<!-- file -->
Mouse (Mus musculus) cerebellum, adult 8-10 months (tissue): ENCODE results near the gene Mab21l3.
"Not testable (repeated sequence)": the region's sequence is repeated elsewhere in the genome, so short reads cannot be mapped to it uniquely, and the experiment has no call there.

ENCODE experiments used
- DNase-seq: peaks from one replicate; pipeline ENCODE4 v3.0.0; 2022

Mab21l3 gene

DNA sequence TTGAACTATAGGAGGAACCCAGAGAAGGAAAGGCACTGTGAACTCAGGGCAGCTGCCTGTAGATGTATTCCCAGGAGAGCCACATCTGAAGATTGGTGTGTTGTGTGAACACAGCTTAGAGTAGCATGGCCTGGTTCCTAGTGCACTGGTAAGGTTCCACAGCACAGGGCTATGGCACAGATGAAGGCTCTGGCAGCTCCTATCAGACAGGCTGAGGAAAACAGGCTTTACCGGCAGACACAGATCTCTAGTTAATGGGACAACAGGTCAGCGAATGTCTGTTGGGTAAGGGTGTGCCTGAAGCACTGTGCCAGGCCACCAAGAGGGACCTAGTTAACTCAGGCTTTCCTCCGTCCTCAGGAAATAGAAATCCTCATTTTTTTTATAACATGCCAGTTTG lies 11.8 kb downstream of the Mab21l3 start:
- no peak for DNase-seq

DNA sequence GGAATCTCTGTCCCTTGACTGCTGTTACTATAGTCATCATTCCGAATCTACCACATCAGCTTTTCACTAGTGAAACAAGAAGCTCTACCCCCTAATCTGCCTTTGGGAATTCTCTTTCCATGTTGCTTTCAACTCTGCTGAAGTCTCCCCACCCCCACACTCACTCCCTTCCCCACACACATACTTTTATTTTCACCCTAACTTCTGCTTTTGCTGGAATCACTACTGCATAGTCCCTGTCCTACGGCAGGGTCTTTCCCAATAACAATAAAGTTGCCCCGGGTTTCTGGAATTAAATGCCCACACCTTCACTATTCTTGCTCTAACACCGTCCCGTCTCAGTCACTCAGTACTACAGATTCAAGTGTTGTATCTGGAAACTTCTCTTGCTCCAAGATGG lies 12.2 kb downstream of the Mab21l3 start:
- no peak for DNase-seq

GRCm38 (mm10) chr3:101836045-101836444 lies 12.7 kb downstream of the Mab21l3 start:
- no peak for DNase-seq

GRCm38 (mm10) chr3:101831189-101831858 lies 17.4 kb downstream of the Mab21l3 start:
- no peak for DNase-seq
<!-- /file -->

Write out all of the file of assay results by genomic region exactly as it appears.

Mouse (Mus musculus) cerebellum, adult 8-10 months (tissue): ENCODE results near the gene Mab21l3.
"Not testable (repeated sequence)": the region's sequence is repeated elsewhere in the genome, so short reads cannot be mapped to it uniquely, and the experiment has no call there.

ENCODE experiments used
- DNase-seq: peaks from one replicate; pipeline ENCODE4 v3.0.0; 2022

Mab21l3 gene

DNA sequence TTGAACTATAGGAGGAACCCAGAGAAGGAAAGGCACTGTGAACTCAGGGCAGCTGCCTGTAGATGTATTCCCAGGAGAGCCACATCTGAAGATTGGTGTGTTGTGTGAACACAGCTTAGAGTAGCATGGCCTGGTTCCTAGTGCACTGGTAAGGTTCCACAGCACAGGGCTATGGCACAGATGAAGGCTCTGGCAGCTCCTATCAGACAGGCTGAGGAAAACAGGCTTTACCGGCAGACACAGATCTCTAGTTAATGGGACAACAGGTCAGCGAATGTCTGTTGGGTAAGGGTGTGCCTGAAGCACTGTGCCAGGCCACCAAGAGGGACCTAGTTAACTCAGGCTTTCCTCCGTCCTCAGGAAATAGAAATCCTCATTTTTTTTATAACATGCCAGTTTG lies 11.8 kb downstream of the Mab21l3 start:
- no peak for DNase-seq

DNA sequence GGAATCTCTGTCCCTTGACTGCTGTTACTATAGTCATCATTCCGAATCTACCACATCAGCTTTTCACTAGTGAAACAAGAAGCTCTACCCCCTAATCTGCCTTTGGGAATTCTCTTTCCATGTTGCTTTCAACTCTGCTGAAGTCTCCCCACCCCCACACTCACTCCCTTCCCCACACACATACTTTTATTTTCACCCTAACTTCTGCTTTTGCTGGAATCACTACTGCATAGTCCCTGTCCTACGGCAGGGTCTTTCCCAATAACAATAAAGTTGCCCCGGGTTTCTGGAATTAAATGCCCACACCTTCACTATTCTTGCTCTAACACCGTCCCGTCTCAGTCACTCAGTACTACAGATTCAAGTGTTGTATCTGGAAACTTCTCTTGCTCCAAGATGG lies 12.2 kb downstream of the Mab21l3 start:
- no peak for DNase-seq

GRCm38 (mm10) chr3:101836045-101836444 lies 12.7 kb downstream of the Mab21l3 start:
- no peak for DNase-seq

GRCm38 (mm10) chr3:101831189-101831858 lies 17.4 kb downstream of the Mab21l3 start:
- no peak for DNase-seq